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Trend

Let the bidding begin
Investors are betting on a takeover of the beleaguered Bhushan Steel

Adit Mathai

The revival or, rather, survival of the debt-ridden Bhushan Steel, founded in 1989 by Brij Bhushan Singal, now hinges on the hopes of a takeover. Nearly 75% of the company’s market cap has been wiped out since the arrest in early August of Bhushan Steel’s promoters on bribery charges. The question on everyone’s mind now is whether the company can serve as an ideal takeover target.

Though the promoters hold about 65% stake in the company, 75% of this is pledged with banks and financial institutions. Post correction in share prices, the lenders are sitting on huge losses. In this situation, most market experts believe that though it is too early to take a call, any takeover at this stage will be tricky given the ownership of its promoters and the role of banks and regulators. The central bank has put the ₹40,000-crore exposure of banks under the corrective action plan (CAP) — the first case since RBI devised such a mechanism as part of its ‘framework for revitalising distressed assets in the economy’. Though a mechanism like the corporate debt restructuring currently exists, it’s not clear how the CAP is going to speed up things in this case. 

Out of control

A majority of promoters' shareholding is pledged with lenders 

For now, all eyes are on how the lenders are looking to deal with the situation and whether the promoters will be in a position to meet their obligations. With about 5 million tonne capacity and good assets in its portfolio, Bhushan Steel is considered to be one of the leading players in the market. The integrated company manufactures automotive and white goods steel, a market that enjoys higher margins. In fact, thanks to the company’s exposure to value-added products, Bhushan Steel’s blended gross steel realisation — at ₹54,000 per tonne in Q4FY14 — is one of the highest in the industry. 

“Today, to establish a million tonne-capacity integrated steel plant, the company will need about $1 billion [₹6,000 crore],” says Goutam Chakraborty, who tracks the steel sector at Emkay Global Financial Services. Going by the replacement value theory, Bhushan Steel’s current steel manufacturing capacity of about 5 million tonne is valued at about ₹30,000 crore. Add to this another ₹5,000 crore from ongoing projects and the total value of these assets can be estimated to be in the region of about ₹35,000 crore. “We believe that since the replacement cost (around ₹35,000 crore) is lower than the market valuations at about ₹41,000 crore to ₹42,000 crore, including the debt and current market captialisation of the company at about ₹3,000 crore, the buyer or acquirer will only follow suit at a lower share price,” says an independent market expert.

The way out?

Pricing of such assets will be crucial as, on the one hand, the financial institutions that hold pledged shares of the company would want to sell the shares at higher rates, while on the other hand, buyers will be looking for lower prices. Independent market analyst Satish Ramanathan says, “The likes of ArcelorMittal and JSW would want to buy the stock at a discounted price rather than the market price. But there is nothing preventing these buyers from paying over the assets, given the time value of money they save in doing so.” Of the three players, JSW has been the most active, carrying out a spate of acquisitions that include Ispat Industries and Welspun Maxsteel.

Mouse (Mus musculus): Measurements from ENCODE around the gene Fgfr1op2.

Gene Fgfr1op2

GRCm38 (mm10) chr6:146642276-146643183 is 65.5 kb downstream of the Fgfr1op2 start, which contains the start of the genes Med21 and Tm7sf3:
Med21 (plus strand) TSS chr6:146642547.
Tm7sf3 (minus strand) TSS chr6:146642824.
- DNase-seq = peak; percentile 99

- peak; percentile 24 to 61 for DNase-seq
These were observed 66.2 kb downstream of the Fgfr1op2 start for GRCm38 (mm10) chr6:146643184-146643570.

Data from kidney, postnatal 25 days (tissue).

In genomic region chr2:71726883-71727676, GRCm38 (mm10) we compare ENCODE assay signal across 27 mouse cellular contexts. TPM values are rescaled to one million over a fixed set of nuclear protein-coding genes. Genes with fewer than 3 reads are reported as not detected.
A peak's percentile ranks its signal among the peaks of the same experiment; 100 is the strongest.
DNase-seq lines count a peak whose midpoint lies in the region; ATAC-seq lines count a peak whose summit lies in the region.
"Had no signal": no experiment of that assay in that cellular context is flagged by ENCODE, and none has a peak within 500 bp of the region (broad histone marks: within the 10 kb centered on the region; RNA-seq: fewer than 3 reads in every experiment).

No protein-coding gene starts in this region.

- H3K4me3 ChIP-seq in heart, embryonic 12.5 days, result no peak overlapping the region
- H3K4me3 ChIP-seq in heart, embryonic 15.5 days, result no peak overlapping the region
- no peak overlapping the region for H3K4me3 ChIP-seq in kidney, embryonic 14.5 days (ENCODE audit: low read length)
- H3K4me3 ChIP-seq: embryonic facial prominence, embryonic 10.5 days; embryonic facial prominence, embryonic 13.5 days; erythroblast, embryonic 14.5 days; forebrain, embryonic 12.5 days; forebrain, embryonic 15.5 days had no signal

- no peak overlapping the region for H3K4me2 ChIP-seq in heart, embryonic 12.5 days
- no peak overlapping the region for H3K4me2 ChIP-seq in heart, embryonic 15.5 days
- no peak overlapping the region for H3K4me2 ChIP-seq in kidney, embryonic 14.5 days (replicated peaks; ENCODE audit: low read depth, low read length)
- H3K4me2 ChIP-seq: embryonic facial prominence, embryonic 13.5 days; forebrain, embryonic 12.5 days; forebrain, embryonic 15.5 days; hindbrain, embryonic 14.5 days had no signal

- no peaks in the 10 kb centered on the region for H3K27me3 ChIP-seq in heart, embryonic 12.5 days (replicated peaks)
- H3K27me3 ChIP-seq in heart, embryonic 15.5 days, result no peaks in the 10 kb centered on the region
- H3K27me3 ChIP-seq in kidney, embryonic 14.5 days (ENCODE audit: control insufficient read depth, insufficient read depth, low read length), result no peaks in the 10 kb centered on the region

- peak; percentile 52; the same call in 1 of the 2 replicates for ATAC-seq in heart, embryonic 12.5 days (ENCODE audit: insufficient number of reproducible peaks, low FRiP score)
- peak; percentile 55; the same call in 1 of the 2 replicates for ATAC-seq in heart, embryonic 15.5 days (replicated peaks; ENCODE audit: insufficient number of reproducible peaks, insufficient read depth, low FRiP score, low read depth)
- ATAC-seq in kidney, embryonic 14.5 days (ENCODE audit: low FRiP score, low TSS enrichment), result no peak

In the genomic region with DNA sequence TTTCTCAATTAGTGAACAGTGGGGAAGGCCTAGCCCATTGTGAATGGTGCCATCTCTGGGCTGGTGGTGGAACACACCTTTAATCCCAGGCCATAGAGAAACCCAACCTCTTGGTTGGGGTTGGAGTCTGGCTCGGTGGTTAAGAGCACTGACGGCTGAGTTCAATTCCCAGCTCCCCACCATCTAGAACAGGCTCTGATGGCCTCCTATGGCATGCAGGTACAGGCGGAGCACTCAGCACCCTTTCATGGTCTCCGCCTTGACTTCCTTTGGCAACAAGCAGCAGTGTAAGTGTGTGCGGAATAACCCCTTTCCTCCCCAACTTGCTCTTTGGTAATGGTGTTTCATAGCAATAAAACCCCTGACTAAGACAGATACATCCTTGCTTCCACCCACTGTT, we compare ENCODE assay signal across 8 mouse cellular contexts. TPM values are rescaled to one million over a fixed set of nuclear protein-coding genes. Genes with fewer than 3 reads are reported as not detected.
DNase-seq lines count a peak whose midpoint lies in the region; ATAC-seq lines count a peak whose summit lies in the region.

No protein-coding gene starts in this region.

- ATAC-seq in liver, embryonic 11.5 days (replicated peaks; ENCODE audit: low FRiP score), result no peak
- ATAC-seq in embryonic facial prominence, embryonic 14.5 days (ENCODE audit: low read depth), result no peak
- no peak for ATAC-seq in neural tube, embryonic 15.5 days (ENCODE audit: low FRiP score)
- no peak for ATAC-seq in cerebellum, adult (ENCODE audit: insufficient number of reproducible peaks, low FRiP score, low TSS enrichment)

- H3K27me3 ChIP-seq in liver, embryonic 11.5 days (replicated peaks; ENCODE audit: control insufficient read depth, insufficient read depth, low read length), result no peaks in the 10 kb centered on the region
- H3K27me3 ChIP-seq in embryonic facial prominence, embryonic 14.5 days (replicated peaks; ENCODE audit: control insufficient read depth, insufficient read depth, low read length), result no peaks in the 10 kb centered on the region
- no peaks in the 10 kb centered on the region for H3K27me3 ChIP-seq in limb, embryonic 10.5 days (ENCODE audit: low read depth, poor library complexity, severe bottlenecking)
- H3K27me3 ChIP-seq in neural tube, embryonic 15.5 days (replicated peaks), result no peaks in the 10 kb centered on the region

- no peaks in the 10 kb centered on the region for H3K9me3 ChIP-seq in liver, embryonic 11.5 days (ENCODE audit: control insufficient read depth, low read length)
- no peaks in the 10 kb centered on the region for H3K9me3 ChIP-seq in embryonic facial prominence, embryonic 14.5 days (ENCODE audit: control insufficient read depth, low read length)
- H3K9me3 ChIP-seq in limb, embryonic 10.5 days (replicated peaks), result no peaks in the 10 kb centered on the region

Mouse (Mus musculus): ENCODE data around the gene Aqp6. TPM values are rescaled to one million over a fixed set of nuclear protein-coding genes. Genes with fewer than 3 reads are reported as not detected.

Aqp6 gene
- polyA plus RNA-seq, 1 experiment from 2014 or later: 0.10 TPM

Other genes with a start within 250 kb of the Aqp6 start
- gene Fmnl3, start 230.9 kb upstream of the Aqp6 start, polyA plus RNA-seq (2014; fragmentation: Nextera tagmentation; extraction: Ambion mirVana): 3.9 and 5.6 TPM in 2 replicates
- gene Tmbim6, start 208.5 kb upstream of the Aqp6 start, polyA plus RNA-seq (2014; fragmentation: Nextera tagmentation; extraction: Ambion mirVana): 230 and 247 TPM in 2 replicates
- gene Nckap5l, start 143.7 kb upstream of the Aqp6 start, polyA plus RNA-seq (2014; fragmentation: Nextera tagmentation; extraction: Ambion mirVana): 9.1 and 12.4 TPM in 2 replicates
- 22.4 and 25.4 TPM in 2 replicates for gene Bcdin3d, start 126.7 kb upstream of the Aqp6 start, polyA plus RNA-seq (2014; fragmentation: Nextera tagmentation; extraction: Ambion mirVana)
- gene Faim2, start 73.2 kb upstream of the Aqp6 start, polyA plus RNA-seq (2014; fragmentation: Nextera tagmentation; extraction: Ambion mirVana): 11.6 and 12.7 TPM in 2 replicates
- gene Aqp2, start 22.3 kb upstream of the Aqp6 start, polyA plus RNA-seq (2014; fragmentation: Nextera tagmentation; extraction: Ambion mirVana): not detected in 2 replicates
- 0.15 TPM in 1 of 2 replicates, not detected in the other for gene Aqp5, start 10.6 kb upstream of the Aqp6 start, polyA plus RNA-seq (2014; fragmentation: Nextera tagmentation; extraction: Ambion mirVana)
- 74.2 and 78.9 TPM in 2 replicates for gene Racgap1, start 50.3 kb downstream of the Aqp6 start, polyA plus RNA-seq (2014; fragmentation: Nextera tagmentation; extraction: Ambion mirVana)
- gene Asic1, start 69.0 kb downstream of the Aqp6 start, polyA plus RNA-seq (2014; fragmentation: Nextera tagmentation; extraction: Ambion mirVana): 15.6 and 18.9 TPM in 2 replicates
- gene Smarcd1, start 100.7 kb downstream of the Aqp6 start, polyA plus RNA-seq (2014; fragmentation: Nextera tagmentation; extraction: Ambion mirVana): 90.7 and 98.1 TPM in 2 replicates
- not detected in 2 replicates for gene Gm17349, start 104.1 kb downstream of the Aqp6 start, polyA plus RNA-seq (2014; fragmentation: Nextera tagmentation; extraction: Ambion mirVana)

Analysts believe that putting up a 5 million tonne plant in and around the user industry and acquiring land could be an uphill task and could take a few years. For instance, a plant costing ₹35,000 crore today could actually cost ₹46,500 crore if the interest cost at 10% is accounted for during the gestation period, assuming that the commissioning happens within three years. In this case, even after accounting for (deducting) the debt, the company’s assets could actually have good value left for shareholders. Meanwhile, only time will tell who has the bargaining power, particularly in the light of the company’s lenders looking to exit and the company being in deep trouble.

In the recent past, Bhushan Steel has been featured in the news for all the wrong reasons. From mounting debt, piling losses and high interest and depreciation costs to the shutting down of its Dhenekanal plant by the Odisha State Pollution Control Board and the subsequent arrest of company officials, the steel maker has found itself floundering in a mess of its own making. And a bribery scandal involving managing director and vice-chairman Neeraj Singhal, followed by his subsequent arrest, allegedly on charges of paying a ₹50-lakh bribe to SK Jain, CMD of Syndicate Bank, has certainly not helped matters.